In any event, the Bound found that the appeal raised serious issues, including whether Mr. Vlchek should be held responsible for carrying out the interim steps required by the order, and what constitutes having an artesian flow “under control” for the purposes of section 77 of the Water Act. Also, some material facts were in dispute, such as whether Mr. Vlchek took appropriate steps to attempt to control the flow of water from the well. On its face, the appeal raised serious issues which were not frivolous, vexatious, or pure questions of law. Consequently, the Board proceeded to consider the next part of the test.

    Regarding the second part of the test, the Board found there was a likelihood of irreparable harm to Mr. Vlchek’s financial interests if a stay was denied. In particular, the Board found that he would incur costs to carry out the required interim measures. Mr. Vlchek estimated that the costs of complying with the order will be $60,000 to $100,000, which is significant, especially for a small business owner. Although those costs are quantifiable, it was uncertain whether Mr. Vlchek would be able to recover those costs if a stay was denied and he is ultimately successful in his appeal. There was no evidence as to whether Mr. Vlchek or his company had insurance that would cover such costs.

    Turning to the third part of the test, the Board weighed the potential harm to Mr. Vlchek’s interests, if a stay was denied, against any potential harm to the interests of the Regional Manager or the Third Party if a stay was granted. The Board found that the balance of convenience favoured denying a stay. Although Mr. Vlchek’s financial interests would likely suffer irreparable harm if a stay was denied, there was evidence of the potential for further harm, some of which may be irreparable, to Ms. Collins’ property and the Regional Manager’s interests, if a stay was granted. Specifically, there was evidence that water from the well had already caused flooding, erosion, siltation, and the large sink hole, which appeared to be unstable. In addition, the flow from the well had caused flooding of a field on neighbouring property. Flood water on the field had partially covered BC Hydro poles, which created a risk of harm to the electrical line. Also, flood water on the field posed a risk of flooding a local road, and was flowing along a CN railway right-of-way, causing a risk of rail bed saturation. Additionally, the onset of Spring thaw, which was imminent, would add to the existing flow of water, and silty floodwater was at risk of entering a fish-bearing creek.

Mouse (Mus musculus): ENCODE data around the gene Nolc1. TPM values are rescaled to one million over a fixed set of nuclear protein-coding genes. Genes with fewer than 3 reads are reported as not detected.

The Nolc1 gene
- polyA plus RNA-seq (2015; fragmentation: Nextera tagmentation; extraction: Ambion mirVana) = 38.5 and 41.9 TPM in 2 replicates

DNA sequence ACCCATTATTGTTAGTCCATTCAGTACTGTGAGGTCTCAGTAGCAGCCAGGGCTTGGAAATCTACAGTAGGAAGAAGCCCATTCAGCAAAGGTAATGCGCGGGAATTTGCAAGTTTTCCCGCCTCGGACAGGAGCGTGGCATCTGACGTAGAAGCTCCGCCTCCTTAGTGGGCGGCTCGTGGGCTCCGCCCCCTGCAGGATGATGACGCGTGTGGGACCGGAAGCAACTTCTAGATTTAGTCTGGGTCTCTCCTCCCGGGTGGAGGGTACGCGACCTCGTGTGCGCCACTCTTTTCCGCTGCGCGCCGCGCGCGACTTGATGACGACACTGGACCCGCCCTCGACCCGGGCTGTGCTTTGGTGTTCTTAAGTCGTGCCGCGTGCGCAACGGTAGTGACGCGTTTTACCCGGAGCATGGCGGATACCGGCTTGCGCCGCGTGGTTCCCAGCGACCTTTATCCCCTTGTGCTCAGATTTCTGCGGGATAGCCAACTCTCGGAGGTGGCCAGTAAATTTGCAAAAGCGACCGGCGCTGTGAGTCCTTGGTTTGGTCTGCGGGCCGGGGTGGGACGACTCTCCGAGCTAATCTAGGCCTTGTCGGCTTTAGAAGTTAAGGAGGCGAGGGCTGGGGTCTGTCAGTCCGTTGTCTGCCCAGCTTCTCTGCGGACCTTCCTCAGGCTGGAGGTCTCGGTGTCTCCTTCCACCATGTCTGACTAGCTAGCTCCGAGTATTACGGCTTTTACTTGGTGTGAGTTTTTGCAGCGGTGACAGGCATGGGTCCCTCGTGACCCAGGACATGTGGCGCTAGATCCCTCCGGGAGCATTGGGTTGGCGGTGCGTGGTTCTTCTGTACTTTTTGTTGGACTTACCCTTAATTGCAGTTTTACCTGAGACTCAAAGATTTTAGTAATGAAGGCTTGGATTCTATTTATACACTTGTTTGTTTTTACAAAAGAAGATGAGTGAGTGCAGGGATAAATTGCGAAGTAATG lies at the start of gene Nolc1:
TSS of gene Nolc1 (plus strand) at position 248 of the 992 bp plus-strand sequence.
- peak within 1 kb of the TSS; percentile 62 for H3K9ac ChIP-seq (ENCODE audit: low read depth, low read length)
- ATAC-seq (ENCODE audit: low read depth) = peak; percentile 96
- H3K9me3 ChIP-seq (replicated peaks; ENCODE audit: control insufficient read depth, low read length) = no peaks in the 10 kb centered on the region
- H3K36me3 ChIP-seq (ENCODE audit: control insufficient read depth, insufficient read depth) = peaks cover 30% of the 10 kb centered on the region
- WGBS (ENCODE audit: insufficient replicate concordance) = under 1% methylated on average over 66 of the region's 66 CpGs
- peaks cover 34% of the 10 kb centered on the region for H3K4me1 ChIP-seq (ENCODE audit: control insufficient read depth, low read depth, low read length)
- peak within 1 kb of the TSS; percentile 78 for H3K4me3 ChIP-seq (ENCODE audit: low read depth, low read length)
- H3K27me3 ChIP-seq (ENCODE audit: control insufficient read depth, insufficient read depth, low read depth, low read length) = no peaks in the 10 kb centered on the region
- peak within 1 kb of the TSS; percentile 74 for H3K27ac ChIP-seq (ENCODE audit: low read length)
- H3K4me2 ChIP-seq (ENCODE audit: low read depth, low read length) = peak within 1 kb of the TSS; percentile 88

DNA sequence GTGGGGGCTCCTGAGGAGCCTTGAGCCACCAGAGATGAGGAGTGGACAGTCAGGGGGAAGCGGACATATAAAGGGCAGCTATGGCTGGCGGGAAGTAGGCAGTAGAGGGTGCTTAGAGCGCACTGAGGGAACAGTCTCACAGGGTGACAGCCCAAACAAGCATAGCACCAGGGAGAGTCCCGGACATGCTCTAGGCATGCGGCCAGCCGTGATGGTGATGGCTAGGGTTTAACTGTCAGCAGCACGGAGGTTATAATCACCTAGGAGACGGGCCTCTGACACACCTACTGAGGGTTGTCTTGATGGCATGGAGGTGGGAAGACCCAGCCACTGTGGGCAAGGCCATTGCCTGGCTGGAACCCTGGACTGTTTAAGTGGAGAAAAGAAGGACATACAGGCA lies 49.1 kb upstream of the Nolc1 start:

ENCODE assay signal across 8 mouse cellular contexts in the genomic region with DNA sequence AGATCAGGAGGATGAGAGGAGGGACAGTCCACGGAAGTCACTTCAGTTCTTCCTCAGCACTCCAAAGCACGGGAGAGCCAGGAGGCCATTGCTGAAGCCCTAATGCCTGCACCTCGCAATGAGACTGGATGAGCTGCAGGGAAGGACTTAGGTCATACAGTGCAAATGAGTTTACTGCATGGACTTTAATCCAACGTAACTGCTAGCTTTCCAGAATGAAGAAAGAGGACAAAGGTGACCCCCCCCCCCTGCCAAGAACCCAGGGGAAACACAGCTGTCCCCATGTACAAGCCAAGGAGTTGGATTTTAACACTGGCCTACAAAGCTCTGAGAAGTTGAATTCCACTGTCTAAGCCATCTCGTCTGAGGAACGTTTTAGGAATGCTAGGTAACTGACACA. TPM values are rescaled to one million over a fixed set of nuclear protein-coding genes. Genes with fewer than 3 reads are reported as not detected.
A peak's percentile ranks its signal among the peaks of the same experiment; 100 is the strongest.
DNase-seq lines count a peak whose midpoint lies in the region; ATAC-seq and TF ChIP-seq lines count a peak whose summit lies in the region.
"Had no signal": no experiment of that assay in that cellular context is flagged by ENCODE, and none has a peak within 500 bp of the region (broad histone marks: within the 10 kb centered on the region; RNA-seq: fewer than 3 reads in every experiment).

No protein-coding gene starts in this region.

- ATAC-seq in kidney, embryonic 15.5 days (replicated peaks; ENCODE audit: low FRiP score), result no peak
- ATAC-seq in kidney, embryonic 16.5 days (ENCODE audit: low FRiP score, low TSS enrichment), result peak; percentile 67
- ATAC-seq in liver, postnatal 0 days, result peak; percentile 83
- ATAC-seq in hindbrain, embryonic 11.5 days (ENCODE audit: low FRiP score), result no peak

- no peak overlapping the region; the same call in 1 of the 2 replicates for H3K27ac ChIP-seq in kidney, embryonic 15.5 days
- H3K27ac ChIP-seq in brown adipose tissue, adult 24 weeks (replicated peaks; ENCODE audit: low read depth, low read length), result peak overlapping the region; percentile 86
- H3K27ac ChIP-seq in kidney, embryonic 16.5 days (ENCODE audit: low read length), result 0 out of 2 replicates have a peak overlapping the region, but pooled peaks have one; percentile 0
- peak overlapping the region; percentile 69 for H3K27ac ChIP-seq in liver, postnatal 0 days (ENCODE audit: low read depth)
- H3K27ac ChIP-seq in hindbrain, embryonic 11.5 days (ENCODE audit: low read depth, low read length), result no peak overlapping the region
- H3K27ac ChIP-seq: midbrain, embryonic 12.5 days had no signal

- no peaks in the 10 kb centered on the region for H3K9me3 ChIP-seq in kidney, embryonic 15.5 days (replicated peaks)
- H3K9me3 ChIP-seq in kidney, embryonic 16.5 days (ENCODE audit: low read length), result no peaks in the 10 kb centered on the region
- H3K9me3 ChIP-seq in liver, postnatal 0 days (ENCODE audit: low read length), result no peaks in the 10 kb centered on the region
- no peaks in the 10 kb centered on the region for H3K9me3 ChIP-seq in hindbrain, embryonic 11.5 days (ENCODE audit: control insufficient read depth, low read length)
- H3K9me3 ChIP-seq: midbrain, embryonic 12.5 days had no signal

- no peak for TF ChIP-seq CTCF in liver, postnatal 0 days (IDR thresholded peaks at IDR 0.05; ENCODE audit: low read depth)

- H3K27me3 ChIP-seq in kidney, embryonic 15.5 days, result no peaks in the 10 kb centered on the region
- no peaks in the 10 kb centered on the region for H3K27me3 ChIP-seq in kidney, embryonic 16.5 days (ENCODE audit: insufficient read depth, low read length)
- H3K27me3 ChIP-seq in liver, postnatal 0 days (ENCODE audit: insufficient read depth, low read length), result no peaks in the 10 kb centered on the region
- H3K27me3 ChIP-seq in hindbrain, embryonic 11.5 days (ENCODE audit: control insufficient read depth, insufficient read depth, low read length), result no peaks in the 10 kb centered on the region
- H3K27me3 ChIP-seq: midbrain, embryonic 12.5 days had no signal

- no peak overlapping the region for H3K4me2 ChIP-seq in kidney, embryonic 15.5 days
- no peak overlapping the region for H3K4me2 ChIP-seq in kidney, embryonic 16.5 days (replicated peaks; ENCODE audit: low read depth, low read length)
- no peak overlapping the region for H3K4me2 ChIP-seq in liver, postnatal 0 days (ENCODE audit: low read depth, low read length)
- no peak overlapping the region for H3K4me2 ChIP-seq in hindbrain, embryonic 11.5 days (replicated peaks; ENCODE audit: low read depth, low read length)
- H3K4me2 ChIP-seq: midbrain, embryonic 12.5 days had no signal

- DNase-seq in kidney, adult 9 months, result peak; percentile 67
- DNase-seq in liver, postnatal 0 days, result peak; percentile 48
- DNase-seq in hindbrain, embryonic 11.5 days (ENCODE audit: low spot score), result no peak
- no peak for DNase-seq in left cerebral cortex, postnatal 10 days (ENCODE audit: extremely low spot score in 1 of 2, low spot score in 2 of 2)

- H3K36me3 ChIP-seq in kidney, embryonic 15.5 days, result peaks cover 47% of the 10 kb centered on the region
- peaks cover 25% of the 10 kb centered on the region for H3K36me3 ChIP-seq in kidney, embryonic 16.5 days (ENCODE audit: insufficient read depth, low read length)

Accordingly, the stay application was denied.